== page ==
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More troops deployed as Canada braces for worse flooding

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The Canadian army help the residents of Pierrefonds after heavy flooding caused by unrelenting rain in Central and Eastern Canada on May 7,2017. More than 130 communities in the province have been hit by the flooding, with an estimated 1,500 homes affected and 850 people forced to evacuate. Catherine Legault / AFP

With heavy rains persisting and waters still rising over much of waterlogged eastern Canada, the nation’s military on Sunday tripled the number of troops urgently working to evacuate thousands of residents.

Montreal Mayor Denis Coderre declared a state of emergency for his city, allowing authorities to order mandatory evacuations from threatened areas.

“The next 48 hours will be decisive,” Coderre told reporters.

Evacuations were ordered in Pierrefonds, on the northwestern shore of the island of Montreal, after three temporary dikes ruptured, sending water levels surging.

A combination of torrential rains and runoff from melting snow has caused rivers to overflow their banks from Ottawa to Montreal, posing critical challenges for people already exhausted by weeks of seemingly unending rainfall.

More than 1,000 people have been evacuated in Quebec province, the largest number coming from Gatineau, near Ottawa, the province’s emergency response unit said Sunday.

More than 2,000 homes have been flooded and 140 towns and cities affected, with authorities urging residents to evacuate before it is too late.

In addition to Montreal, eight localities declared states of emergency.

But Quebec Premier Philippe Couillard warned the worst was yet to come.

“The water will continue rising over the next two or three days,” he said Saturday after visiting the town of Rigaud, west of Montreal, which has been flooded for more than a week.

Water levels were rising across much of an area of some 500 kilometers (300 miles), from Toronto and Lake Ontario and stretching downstream along the St. Lawrence River.

The Ministry of Public Safety said waters were expected to crest sometime Monday in Quebec province.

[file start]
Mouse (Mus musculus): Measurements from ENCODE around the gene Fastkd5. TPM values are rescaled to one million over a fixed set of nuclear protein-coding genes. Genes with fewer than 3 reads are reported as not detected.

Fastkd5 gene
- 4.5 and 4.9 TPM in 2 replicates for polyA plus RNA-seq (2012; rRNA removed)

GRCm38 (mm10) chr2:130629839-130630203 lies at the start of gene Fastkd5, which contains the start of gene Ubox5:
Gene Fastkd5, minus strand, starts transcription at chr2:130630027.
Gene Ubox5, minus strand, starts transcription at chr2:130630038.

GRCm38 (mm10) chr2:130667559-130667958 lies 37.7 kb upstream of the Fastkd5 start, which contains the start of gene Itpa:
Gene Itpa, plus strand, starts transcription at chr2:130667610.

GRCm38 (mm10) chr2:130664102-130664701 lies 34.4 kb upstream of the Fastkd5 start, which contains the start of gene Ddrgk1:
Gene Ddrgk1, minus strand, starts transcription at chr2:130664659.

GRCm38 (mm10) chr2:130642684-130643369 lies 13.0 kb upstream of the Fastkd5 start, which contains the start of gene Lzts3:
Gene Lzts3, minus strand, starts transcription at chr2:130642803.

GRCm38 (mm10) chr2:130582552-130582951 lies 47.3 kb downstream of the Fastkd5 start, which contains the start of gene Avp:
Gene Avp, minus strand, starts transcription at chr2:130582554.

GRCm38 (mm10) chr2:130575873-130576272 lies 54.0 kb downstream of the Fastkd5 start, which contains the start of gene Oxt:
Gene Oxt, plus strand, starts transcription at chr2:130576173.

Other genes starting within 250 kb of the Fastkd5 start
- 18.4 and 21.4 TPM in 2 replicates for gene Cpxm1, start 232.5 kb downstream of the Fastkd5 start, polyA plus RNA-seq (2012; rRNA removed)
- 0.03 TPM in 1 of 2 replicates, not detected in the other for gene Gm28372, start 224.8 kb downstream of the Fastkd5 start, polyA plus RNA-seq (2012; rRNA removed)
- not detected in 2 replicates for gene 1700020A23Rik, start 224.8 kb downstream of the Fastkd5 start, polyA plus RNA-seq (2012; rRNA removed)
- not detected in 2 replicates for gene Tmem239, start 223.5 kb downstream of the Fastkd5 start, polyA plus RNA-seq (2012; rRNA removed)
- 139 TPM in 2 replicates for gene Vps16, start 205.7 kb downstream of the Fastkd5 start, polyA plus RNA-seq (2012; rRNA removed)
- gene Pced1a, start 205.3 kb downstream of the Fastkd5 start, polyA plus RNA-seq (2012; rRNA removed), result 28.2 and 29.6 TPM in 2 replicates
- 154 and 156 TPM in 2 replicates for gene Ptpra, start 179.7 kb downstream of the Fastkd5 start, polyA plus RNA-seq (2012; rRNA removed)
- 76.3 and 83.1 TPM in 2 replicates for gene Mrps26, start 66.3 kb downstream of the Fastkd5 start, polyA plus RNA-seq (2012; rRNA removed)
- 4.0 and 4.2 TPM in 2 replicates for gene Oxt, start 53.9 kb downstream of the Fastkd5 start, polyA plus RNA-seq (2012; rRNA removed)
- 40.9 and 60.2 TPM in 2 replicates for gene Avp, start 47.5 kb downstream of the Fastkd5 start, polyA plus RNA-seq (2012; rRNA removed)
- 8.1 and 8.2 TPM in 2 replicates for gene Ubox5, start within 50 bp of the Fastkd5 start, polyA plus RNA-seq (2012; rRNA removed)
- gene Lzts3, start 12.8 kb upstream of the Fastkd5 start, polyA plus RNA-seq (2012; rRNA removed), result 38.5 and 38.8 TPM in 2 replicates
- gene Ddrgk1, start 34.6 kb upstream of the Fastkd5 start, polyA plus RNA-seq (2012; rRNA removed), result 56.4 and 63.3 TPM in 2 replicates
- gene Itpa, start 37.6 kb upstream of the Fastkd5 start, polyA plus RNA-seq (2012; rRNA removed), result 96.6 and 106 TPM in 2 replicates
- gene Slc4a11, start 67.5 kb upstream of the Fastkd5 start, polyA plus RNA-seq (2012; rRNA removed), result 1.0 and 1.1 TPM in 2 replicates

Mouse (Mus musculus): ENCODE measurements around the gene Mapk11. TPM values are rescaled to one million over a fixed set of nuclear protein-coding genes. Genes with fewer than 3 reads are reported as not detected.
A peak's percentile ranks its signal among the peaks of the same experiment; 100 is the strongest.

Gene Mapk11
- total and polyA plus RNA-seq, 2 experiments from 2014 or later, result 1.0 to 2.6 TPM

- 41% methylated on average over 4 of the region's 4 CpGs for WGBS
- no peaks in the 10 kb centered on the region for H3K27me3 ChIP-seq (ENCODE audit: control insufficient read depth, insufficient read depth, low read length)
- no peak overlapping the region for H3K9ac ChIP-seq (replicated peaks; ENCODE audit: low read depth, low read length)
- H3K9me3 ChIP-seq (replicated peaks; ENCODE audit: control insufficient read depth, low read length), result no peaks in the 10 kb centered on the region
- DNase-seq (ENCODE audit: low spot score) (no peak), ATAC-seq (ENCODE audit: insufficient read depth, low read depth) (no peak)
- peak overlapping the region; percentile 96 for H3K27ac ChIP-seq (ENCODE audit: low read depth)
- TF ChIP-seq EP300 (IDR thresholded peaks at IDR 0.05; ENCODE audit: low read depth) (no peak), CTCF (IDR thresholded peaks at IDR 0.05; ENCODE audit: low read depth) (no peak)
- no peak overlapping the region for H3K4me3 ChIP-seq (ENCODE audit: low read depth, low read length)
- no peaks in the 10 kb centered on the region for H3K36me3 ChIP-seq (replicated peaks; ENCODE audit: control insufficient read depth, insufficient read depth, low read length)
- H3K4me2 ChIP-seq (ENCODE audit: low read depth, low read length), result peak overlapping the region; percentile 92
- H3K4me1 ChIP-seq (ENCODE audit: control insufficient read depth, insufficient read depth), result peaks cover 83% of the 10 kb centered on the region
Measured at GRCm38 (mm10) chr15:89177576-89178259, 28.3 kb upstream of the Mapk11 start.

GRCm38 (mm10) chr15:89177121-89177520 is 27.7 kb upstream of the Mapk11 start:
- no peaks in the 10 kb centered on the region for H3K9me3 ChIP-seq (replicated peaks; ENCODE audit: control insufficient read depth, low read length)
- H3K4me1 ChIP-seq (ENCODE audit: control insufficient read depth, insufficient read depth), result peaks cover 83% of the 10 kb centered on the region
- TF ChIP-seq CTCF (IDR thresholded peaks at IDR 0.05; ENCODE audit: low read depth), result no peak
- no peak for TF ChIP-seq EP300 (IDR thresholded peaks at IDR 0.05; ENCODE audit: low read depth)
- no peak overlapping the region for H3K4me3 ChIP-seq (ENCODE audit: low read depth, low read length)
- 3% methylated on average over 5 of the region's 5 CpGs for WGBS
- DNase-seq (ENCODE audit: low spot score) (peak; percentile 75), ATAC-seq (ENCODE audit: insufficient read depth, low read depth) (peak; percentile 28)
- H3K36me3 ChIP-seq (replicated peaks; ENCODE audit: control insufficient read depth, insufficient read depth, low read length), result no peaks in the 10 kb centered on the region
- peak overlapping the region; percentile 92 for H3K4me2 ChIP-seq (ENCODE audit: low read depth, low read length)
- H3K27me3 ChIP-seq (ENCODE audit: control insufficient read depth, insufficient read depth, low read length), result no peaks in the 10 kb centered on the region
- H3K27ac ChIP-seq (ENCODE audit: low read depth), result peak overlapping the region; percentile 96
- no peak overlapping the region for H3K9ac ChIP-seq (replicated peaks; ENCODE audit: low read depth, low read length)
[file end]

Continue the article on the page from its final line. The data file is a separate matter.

Some 450 troops had been dispatched by Saturday to help put sandbags in place and assist with evacuations.

But that number was set to triple by the end of Sunday, including 500 in the immediate Montreal region, 400 in the area between Gatineau and Rigaud to the west, and more than 500 in the Trois-Rivieres region northeast of Montreal, said Lieutenant Colonel Pascal Larose.

Their tasks included evacuating residents, reinforcing dikes and protecting critical infrastructure such as water treatment plants and bridges, the ministry of defense said.

Prime Minister Justin Trudeau traveled Sunday to Terrasse-Vaudreuil, about 40 kilometers west of Montreal, to survey damage, a spokesman said.

Environment Canada warned that “the ground, already near saturation, has little ability to absorb further rainfall.”

“Even shallow, fast-moving water across a road can sweep a vehicle or a person away,” it said. “Don’t approach washouts near rivers, creeks and culverts.”

– Not seen since 1974 –

Pierrefonds resident Robert Robillard had yet to evacuate by Sunday, despite the 10 to 15 centimeters (four to six inches) of water in his basement.

“I haven’t seen anything like this since 1974,” he said, adding that the area now is much more crowded and thus vulnerable.

In Rigaud, Mayor Hans Gruenwald ordered the mandatory evacuation of some 100 homes. After three weeks of flooding, “our people no longer have the physical capacity or the morale, so I took the initiative to evacuate them,” he told the LCN network.

Floodwaters have made 400 roads impassable, and several schools will be closed Monday.

School gymnasiums and other public buildings throughout the area have opened their doors to evacuees.

“I understand people are reluctant to leave their homes,” Couillard said, “but if you’re asked, do it for your own safety.”

– Flooding out west, too –

Meanwhile, in British Columbia on the opposite side of the country, the same combination of rain and snowmelt has caused flooding and mudslides that left at least two people missing, including the fire chief of the village of Cache Creek who had been out checking water levels.

A 76-year-old man was missing after a mudslide Saturday swept away his home in the community of Tappen, CBC reported.

First responders rushed to the scene but were forced to pull back.

“It sounded like a freight train coming down the mountain,” Tappen-Sunnybrae Fire Department Chief Kyle Schneider told the broadcaster.

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